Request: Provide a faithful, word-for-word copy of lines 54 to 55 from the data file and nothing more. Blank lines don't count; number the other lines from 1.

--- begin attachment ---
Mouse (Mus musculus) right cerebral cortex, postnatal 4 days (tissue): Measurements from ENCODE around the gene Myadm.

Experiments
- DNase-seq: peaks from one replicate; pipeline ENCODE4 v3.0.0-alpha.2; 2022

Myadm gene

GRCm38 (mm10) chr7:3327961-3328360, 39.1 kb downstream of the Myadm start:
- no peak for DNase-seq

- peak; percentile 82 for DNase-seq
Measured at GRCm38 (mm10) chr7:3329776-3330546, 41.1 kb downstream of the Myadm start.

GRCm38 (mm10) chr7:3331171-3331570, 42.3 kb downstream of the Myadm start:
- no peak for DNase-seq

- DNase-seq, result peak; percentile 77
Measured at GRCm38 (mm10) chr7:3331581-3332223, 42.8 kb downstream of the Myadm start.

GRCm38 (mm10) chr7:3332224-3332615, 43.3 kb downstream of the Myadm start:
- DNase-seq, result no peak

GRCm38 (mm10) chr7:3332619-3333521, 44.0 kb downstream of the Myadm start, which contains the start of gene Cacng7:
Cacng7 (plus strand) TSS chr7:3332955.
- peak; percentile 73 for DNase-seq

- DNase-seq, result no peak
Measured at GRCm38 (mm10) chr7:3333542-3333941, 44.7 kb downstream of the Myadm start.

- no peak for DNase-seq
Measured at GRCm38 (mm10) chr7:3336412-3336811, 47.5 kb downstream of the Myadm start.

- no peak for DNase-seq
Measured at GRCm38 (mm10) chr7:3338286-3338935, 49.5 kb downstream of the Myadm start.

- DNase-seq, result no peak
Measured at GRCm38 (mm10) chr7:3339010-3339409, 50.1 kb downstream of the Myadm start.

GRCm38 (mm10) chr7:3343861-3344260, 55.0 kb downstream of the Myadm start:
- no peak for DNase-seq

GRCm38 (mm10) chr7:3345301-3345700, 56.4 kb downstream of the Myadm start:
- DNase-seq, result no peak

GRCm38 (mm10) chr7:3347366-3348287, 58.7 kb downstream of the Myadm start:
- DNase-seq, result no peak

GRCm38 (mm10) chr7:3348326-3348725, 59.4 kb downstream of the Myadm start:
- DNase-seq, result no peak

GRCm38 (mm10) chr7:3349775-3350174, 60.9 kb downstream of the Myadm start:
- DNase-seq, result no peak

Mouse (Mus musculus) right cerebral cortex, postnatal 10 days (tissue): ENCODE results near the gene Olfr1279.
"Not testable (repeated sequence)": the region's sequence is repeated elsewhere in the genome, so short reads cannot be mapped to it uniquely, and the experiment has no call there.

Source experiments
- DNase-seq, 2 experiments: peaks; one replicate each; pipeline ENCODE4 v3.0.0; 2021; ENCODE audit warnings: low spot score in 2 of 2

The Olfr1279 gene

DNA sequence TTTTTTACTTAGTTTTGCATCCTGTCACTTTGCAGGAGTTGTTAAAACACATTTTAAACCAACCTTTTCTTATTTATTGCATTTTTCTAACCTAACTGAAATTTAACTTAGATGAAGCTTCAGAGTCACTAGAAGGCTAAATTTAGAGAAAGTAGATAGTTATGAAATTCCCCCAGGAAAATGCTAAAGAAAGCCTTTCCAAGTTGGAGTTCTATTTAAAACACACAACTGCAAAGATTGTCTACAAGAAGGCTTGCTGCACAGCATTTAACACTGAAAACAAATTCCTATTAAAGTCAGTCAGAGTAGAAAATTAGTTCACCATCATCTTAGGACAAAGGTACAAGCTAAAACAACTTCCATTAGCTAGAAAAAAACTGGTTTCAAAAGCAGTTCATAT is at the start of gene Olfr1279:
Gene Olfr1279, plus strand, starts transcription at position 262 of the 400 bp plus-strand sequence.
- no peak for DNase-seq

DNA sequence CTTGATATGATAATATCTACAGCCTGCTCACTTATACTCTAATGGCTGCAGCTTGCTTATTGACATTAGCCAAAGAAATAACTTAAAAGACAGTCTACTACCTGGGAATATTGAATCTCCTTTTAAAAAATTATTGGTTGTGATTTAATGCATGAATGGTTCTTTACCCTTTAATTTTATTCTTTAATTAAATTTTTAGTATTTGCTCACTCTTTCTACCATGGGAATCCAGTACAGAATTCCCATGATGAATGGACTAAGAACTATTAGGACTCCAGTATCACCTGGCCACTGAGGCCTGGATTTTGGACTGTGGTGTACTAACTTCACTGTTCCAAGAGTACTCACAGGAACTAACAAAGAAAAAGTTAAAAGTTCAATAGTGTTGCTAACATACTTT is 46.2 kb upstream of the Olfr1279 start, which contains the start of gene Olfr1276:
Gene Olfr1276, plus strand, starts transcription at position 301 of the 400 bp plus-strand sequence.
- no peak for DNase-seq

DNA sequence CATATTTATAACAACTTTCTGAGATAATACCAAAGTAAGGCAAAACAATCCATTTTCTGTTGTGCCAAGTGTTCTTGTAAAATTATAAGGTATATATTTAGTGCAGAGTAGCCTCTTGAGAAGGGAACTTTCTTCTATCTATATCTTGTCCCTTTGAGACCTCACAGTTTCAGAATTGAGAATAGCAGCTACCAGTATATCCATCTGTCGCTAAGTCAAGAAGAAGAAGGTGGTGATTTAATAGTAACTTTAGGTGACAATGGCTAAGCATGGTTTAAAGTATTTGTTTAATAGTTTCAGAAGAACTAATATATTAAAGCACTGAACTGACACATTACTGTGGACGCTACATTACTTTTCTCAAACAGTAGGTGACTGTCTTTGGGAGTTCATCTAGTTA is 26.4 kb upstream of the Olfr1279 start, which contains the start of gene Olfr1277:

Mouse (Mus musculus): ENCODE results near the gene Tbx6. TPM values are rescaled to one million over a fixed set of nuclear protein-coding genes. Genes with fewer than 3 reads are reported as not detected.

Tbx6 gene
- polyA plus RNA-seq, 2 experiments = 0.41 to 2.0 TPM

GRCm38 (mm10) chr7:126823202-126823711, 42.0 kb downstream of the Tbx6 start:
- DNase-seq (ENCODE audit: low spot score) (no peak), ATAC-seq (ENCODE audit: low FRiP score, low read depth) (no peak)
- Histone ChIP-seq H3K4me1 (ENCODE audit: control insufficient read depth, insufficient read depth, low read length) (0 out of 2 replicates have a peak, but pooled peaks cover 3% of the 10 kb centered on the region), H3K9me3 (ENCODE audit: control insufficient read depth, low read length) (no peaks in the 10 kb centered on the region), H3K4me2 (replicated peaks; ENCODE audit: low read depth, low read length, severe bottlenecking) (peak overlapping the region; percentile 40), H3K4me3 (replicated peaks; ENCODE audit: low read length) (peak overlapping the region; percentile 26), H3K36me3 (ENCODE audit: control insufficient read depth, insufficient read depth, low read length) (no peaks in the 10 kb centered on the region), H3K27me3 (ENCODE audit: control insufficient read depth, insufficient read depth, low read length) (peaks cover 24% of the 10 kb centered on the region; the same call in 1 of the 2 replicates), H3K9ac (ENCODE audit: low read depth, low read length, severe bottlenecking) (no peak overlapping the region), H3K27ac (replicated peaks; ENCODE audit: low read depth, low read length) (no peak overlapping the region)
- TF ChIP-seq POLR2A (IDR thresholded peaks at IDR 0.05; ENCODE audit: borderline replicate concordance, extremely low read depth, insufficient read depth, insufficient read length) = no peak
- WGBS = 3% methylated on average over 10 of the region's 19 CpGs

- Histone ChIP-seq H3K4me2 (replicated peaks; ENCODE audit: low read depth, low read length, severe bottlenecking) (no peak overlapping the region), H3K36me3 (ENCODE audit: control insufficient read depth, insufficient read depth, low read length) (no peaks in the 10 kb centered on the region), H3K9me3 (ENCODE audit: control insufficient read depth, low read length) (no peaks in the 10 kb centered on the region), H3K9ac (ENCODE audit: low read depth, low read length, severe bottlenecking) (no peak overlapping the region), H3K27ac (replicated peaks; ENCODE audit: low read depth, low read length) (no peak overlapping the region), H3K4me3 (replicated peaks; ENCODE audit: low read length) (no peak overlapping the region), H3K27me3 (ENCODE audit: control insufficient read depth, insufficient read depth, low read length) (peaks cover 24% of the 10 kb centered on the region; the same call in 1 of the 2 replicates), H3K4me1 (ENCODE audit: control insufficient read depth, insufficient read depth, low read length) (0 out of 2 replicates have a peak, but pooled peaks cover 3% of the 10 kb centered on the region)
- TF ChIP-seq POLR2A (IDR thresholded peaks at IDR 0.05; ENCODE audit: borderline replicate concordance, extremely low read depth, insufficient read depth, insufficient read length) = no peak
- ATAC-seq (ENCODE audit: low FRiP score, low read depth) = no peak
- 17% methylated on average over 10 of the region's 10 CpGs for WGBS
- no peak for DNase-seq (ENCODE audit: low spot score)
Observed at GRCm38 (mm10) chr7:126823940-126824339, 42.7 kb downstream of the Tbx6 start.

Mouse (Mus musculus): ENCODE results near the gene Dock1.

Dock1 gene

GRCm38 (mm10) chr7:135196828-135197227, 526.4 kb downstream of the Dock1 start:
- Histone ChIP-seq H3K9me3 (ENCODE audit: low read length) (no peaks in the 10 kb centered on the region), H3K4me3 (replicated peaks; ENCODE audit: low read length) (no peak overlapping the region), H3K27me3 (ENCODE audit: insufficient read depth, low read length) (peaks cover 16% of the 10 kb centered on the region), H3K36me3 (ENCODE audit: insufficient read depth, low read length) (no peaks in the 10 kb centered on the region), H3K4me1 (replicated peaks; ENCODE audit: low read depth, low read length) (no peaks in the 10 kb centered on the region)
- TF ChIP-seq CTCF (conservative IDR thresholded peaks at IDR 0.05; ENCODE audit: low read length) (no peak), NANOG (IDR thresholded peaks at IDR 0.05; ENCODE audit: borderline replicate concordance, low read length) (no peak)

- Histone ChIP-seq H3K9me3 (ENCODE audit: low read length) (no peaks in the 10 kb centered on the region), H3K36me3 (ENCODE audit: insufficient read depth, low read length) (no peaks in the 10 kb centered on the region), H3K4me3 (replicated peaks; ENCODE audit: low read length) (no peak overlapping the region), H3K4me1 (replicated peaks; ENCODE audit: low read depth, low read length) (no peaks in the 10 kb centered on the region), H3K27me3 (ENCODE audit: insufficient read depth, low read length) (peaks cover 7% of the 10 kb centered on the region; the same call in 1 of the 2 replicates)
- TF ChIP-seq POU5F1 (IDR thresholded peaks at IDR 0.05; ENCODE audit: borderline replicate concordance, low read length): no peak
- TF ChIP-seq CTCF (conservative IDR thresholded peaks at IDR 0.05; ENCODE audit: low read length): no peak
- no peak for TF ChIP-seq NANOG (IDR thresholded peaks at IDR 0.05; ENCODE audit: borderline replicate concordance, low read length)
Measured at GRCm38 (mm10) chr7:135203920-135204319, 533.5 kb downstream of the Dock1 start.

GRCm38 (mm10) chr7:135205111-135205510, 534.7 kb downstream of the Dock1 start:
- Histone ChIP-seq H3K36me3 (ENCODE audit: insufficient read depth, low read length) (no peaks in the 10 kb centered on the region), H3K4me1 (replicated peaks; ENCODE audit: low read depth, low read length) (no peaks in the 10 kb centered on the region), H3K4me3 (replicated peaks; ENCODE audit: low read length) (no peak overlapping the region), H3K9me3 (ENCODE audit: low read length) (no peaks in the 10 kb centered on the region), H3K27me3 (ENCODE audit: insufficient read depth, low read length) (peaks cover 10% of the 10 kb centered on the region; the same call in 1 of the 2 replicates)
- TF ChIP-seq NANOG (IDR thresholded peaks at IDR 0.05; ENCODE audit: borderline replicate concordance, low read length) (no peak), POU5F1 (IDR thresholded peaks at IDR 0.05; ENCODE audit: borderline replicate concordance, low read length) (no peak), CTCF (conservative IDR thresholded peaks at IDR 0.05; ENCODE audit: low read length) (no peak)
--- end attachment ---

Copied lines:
- TF ChIP-seq POLR2A (IDR thresholded peaks at IDR 0.05; ENCODE audit: borderline replicate concordance, extremely low read depth, insufficient read depth, insufficient read length) = no peak
- WGBS = 3% methylated on average over 10 of the region's 19 CpGs